Hmong women who married Chinese men founded a new Xem clan in a Hmong village (among Northern Thailand's Hmong), fifty years later in Chiangmai two of their Hmong boy descendants were Catholics.[30] A Hmong woman and a Chinese man married and founded the Lauj clan in Northern Thailand.[30]

A marriage between a Hmong woman and a Chinese man resulted in northern Thailand's Lau2 clan being founded, another Han Chinese with the family name Deng founded another Hmong clan, Han Chinese men's marriages with Hmong women has led some ethnographers to conclude that Hmong clans in the modern era have possible all or partly have been founded in this matter.[31]

Jiangxi Han Chinese are claimed by some as the forefathers of the southeast Guizhou Miao, and Miao children were born to the many Miao women married Han Chinese soldiers in Taijiang in Guizhou before the second half of the 19th century.[32]

Imperially commissioned Han Chinese chieftancies "gone native", with the Miao and were the ancestors of a part of the Miao population in Guizhou.[33]

The Hmong Tian clan in Sizhou began in the seventh century as a migrant Han Chinese clan.[34]

Non-han women such as Miao women became wives of Han Chinese male soldiers who fought against the Miao rebellions during the Qing and Ming dynasties since Han women were not available.[35][36][37]

The Ming dynasty Hongwu Emperor sent troops to Guizhou whose descendants became the Tunbao.[38] The origin of the Tunbao people traces back to when the Ming dynasty sent 300,000 Han Chinese male soldiers in 1381 to conquer Yunnan and the men married Yao and Miao women.[39]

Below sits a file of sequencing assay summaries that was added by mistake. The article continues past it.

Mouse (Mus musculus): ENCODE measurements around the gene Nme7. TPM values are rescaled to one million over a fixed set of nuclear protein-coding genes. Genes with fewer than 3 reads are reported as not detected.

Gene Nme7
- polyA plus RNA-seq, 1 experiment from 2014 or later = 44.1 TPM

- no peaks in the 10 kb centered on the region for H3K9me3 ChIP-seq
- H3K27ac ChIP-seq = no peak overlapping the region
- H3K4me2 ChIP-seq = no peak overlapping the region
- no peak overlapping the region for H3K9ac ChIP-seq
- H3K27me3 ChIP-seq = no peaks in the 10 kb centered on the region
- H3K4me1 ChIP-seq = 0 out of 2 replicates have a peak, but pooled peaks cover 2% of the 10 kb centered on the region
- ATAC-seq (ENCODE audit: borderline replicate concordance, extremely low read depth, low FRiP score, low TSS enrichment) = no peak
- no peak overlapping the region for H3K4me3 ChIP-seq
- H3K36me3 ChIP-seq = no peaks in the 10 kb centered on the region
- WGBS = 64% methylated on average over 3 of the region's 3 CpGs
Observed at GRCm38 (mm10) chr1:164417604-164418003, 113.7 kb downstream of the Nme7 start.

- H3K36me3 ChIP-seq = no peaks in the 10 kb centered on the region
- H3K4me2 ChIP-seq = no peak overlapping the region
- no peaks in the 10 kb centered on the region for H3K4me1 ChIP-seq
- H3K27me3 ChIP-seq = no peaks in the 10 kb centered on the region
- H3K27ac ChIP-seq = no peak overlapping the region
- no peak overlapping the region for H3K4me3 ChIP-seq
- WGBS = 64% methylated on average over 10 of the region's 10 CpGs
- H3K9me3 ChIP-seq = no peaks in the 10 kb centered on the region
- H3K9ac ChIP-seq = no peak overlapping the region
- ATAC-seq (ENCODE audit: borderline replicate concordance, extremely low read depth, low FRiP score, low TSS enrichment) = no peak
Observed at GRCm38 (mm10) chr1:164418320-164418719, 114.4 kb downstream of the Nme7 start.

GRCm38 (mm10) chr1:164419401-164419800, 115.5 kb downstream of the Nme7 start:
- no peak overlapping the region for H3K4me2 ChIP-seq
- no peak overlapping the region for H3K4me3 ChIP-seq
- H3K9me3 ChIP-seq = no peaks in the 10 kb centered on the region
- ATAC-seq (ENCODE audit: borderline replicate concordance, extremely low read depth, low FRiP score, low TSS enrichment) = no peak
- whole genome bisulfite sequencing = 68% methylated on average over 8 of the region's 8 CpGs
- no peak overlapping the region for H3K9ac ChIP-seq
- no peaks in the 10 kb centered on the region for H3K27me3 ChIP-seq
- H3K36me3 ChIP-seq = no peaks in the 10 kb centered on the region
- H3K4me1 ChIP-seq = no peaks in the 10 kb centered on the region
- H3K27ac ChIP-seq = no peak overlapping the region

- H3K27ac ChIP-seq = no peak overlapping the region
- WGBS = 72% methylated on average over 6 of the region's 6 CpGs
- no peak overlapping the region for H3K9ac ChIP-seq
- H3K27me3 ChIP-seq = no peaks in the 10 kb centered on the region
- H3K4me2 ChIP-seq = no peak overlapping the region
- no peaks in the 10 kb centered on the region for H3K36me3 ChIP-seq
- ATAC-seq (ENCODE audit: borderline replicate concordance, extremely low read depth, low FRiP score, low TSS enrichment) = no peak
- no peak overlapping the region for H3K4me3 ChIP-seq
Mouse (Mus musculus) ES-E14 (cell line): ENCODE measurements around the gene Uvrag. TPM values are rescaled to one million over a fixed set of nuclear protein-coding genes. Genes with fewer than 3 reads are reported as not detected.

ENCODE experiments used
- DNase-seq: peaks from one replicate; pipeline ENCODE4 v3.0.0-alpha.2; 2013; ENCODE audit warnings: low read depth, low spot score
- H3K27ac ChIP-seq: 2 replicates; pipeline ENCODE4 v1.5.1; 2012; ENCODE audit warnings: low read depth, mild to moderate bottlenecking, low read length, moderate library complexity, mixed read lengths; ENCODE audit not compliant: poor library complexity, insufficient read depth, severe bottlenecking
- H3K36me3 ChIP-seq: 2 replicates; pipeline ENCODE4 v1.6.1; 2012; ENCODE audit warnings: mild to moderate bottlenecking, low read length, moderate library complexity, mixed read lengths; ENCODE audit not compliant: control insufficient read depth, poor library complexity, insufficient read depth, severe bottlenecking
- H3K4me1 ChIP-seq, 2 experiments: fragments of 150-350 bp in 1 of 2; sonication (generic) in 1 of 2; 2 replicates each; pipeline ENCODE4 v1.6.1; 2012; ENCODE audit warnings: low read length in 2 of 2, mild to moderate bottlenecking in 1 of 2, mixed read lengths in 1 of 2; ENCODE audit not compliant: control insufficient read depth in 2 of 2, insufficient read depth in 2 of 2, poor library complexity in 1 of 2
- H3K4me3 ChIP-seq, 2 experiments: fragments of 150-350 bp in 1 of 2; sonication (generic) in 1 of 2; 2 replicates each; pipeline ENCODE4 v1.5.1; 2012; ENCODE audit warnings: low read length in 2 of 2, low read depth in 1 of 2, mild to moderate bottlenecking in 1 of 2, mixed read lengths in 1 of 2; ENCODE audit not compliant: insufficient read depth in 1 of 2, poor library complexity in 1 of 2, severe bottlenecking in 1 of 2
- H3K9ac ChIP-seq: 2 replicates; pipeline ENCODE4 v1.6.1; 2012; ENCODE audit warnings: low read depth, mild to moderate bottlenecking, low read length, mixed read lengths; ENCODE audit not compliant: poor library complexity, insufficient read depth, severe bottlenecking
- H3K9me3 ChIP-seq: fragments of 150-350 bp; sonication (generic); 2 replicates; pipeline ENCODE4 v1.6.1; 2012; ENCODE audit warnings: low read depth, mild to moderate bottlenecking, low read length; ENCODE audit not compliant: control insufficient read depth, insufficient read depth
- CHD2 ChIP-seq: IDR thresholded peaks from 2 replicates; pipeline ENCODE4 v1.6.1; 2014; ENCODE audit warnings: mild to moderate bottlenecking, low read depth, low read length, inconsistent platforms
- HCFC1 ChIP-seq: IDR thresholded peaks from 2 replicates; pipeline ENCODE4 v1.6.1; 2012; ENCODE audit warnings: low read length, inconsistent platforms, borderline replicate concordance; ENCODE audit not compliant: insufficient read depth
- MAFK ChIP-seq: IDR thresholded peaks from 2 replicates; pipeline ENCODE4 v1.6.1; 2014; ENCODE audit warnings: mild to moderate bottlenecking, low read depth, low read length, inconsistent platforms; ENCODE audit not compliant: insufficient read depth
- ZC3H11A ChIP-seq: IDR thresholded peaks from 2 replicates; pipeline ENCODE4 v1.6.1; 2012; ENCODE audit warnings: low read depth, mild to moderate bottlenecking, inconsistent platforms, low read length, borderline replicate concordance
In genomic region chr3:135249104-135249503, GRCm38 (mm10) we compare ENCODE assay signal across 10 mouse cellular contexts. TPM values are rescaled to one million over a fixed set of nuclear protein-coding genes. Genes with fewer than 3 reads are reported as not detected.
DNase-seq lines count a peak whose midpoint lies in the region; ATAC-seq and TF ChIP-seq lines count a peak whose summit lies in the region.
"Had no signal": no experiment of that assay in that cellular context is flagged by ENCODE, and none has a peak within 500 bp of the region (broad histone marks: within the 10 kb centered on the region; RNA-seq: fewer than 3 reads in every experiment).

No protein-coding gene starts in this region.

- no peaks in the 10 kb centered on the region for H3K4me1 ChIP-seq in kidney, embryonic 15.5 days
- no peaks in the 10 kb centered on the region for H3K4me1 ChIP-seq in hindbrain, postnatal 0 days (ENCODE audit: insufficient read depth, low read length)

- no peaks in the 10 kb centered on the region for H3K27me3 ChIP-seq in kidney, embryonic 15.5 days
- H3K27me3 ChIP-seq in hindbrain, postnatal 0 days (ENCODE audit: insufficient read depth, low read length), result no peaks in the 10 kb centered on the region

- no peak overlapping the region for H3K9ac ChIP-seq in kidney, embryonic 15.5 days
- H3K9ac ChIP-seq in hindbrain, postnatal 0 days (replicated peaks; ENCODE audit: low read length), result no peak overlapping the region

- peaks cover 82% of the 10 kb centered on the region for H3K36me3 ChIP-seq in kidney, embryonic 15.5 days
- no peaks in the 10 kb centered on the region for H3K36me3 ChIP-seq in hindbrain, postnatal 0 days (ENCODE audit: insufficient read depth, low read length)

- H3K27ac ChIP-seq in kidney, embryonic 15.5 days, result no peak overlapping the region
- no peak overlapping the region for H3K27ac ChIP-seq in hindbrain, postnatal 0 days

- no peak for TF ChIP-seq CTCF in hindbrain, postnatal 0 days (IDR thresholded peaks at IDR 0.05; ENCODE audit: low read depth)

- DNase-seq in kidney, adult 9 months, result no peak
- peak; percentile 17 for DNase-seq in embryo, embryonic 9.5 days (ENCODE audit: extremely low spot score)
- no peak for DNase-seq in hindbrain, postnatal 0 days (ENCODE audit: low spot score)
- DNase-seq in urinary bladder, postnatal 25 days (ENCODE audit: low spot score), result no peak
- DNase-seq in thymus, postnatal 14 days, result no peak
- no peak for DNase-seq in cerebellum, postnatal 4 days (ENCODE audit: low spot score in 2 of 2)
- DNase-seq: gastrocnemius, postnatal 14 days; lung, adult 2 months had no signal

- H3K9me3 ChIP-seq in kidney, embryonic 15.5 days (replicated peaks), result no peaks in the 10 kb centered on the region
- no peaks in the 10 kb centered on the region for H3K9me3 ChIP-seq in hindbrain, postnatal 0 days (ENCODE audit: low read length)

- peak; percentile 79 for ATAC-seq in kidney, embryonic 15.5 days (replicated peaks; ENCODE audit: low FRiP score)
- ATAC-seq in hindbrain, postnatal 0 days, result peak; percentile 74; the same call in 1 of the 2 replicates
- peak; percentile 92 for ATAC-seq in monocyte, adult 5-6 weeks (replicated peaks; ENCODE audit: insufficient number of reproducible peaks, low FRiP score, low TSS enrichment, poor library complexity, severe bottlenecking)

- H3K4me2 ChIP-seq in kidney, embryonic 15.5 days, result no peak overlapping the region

The presence of women presiding over weddings was a feature noted in "Southeast Asian" marriages, such as in 1667 when a Miao woman in Yunnan married a Chinese official.[40] Some Sinicization occurred, in Yunnan a Miao chief's daughter married a scholar in the 1600s who wrote that she could read, write, and listen in Chinese and read Chinese classics.[41]

The Sichuan Hmong village of Wangwu was visited by Nicholas Tapp who wrote that the "clan ancestral origin legend" of the Wang Hmong clan, had said that several times they were married to a Han Chinese and possibly one of these was their ancestor Wang Wu, there were two types of Hmong, "cooked" who sided with Chinese and "raw" who rebelled against the Chinese, the Chinese were supported by the Wang Hmong clan.[21] A Hmong woman was married by the non-Hmong Wang Wu according to The Story of the Ha Kings in Wangwu village.[42]

References[edit]

  1. ^ a b Chih-yu Shih; Zhiyu Shi (2002). Negotiating ethnicity in China: citizenship as a response to the state. Psychology Press. p. 133. ISBN 0-415-28372-8. Retrieved 2010-06-28. 
  2. ^ Zhonghua Minguo guo ji guan xi yan jiu suo (2000). Issues & studies, Volume 36, Issues 1-3. Institute of International Relations, Republic of China. p. 184. Retrieved 26 Dec 2011. According to an account passed down among township residents, Uygur ancestors were called by the emperor to the region to quell Miao rebels during the Ming Dynasty and accepted titles from the emperor who bestowed upon them their own land. The title "Grand General of South-Pacifying Post of the Nation" S & fa also carries a given Han surname, Jian ( fij ), which is currently the largest Uygur group in Changde. According to an expert on Changde Uygurs,6 while Jian is a Original from the University of Michigan